The New Statesman: ‘Doing the right thing is good for business’
By Noreena Hertz
Published: 4th September 2006
Back in the 1970s, Kodak tried to give $25m to a black civil rights organisation in Rochester, New York. The company’s shareholders rose up in arms: making this politically charged offering wasn’t the reason they had entrusted Kodak with their money. The donation was withdrawn.
Fast-forward to the past 12 months. The Norwegian Petroleum Fund, the world’s largest institutional investor, has hired an ethical phil osopher to determine what it should and should not invest in: it sells its shares in Wal-Mart allegedly because of its serious and systematic vio- lation of human and labour rights. A group of 17 leading US pension funds and investors controlling $658bn in assets have pushed for face- to-face meetings with the Exxon Mobil board of directors to discuss the company’s persistent lack of acknowledgement of climate change. In Britain alone, socially responsible investments have increased by 31 per cent.
Today, an increasing number of shareholders are not only not objecting to radical behaviour on the part of the companies they invest in, but they are actually demanding it of them. And this trend is going to accelerate.
I make this claim for the following reasons. First, radical businesses are valuable: witness Cadbury’s glee in acquiring the organic chocolate company Green & Black; ditto ‘Oréal’s acquisition of the Body Shop and Ford’s recent decision to invest one billion dollars in envir onmentally sound cars. Second, it is no longer simply fringe groups that care about these issues, but, increasingly, mainstream pension funds and charities looking to invest in companies whose values are aligned to those they represent. Many young internet and high-tech magnates (the new coterie of high-net-worth individuals) are also keen to put their investment dollars in environmentally and ethically sound companies. Third, because of a legal opinion issued a few months ago by Freshfields.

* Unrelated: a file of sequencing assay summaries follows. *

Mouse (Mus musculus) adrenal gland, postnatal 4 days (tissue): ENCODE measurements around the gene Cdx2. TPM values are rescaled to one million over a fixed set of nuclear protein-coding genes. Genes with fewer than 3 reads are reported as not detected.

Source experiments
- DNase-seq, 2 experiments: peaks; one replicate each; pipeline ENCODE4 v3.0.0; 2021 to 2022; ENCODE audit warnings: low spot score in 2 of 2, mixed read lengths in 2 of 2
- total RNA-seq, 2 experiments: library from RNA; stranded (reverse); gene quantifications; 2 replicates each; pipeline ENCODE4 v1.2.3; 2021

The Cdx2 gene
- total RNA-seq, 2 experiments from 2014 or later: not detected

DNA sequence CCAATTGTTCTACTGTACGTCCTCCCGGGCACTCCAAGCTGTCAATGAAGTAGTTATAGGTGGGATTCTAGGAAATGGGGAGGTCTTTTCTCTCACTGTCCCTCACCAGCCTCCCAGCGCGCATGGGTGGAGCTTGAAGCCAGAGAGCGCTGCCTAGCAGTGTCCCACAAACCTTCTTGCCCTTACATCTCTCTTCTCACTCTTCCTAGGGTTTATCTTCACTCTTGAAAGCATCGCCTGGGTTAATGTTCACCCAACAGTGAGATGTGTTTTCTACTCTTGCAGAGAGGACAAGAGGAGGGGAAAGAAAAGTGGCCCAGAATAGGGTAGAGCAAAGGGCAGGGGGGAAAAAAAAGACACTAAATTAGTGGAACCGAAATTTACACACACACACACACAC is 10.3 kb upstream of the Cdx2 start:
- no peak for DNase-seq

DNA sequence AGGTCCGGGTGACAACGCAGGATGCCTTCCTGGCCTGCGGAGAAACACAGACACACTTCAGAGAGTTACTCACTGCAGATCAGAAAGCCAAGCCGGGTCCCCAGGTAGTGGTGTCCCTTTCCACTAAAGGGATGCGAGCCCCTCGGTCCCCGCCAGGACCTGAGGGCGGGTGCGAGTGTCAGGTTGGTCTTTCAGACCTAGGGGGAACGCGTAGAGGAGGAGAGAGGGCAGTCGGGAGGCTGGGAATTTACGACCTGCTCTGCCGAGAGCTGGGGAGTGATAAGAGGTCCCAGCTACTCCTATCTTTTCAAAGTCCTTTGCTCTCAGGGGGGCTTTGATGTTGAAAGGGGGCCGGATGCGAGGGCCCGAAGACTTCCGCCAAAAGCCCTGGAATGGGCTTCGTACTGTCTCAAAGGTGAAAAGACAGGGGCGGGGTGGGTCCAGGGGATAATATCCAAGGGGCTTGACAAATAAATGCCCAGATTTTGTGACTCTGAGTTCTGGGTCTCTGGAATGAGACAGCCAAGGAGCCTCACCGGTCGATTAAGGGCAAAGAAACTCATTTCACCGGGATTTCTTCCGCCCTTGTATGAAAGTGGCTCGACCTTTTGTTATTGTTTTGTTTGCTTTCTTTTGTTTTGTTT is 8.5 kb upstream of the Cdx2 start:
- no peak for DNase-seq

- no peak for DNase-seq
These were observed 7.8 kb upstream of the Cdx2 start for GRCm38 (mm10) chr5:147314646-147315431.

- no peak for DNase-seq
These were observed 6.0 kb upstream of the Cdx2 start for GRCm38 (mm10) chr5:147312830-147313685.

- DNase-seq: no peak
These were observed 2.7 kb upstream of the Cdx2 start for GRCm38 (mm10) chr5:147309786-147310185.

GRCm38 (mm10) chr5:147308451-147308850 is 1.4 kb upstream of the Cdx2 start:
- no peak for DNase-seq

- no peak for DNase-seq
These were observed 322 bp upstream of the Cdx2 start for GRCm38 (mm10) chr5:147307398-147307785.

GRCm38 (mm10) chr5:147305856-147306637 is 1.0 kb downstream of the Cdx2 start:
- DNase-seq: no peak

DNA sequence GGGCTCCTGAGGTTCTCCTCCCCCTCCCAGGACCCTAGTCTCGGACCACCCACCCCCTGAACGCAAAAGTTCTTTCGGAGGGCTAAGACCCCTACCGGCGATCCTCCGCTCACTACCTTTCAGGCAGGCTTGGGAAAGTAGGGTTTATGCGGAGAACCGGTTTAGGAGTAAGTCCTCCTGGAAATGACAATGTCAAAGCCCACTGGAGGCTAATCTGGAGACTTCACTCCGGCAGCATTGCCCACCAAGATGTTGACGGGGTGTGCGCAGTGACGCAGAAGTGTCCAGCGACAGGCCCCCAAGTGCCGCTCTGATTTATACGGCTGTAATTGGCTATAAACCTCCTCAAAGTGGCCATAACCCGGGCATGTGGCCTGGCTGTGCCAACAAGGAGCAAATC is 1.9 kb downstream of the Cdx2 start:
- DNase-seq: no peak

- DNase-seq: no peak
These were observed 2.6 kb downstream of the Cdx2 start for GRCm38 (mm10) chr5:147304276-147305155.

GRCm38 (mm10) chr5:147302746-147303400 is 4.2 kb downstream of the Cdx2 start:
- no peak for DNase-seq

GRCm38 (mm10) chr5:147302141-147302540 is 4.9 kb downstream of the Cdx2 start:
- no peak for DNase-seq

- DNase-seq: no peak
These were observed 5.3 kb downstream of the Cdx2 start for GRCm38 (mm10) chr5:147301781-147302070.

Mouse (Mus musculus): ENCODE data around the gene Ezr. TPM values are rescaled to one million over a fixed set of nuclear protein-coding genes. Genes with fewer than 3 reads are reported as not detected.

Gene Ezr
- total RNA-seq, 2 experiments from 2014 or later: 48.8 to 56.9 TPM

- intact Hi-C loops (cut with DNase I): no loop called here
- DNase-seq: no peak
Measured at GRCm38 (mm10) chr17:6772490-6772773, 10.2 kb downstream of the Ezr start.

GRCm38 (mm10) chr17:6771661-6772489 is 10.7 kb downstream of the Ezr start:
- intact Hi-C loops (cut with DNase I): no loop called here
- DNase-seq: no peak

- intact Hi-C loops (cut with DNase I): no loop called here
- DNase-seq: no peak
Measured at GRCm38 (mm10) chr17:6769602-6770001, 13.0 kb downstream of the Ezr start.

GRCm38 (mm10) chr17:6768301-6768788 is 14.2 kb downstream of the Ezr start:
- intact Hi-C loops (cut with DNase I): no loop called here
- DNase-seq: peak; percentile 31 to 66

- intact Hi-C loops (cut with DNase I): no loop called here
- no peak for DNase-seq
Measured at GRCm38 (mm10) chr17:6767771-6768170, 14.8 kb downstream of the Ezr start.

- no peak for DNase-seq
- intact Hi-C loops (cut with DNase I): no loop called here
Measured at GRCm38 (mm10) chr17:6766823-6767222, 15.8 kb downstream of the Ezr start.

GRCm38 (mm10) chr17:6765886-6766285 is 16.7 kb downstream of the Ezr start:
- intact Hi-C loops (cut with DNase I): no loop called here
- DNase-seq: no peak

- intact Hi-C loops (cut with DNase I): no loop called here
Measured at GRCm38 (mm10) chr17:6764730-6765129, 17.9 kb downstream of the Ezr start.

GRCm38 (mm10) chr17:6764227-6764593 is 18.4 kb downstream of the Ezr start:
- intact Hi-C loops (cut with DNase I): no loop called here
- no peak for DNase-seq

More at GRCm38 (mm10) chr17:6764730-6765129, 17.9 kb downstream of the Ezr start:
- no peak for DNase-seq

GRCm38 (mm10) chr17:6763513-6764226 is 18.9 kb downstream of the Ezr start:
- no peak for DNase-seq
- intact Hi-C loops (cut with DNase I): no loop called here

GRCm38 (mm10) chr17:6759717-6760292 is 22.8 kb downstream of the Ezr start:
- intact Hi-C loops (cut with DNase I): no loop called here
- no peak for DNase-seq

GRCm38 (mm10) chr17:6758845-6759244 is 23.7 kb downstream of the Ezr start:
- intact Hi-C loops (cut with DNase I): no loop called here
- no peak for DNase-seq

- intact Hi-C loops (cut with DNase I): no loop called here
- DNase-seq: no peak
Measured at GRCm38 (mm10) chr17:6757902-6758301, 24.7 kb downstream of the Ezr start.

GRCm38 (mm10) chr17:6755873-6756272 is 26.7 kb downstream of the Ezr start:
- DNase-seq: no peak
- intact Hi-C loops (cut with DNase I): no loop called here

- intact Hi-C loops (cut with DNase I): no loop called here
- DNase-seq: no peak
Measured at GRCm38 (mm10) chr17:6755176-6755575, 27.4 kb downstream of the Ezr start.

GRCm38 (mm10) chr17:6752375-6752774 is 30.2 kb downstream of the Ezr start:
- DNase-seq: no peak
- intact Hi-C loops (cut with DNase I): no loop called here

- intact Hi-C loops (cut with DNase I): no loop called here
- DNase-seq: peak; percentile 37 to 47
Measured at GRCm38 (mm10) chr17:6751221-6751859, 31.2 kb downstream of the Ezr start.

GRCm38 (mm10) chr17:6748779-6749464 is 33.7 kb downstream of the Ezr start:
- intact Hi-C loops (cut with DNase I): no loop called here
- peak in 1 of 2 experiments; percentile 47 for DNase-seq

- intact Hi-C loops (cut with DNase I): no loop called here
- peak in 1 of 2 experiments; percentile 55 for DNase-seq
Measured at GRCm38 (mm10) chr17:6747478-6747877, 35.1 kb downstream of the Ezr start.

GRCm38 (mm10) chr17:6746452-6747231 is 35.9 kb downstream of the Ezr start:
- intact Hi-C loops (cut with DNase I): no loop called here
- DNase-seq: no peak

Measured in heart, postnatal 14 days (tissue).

The renowned international law firm was asked by the United Nations Environment Program to check whether pension funds, public and private insurance companies and mutual funds could incorporate environmental, social and governance issues into their investment decisions. The opinion Freshfields came back with in October 2005 was startling. Not only could they do so, but they have an active duty to have regard to these issues in every single decision they make.
It’s not, to quote Milton Friedman, that the business of business is no longer business. Of course, it is. Nor is it the case that investors are no longer mandated to realise maximum profits for those who entrust their money to them. Of course, they are. It’s just that, as society evolves, the nature of what will ensure the greatest profitability evolves too.
Read the rest of the article on the New Statesman website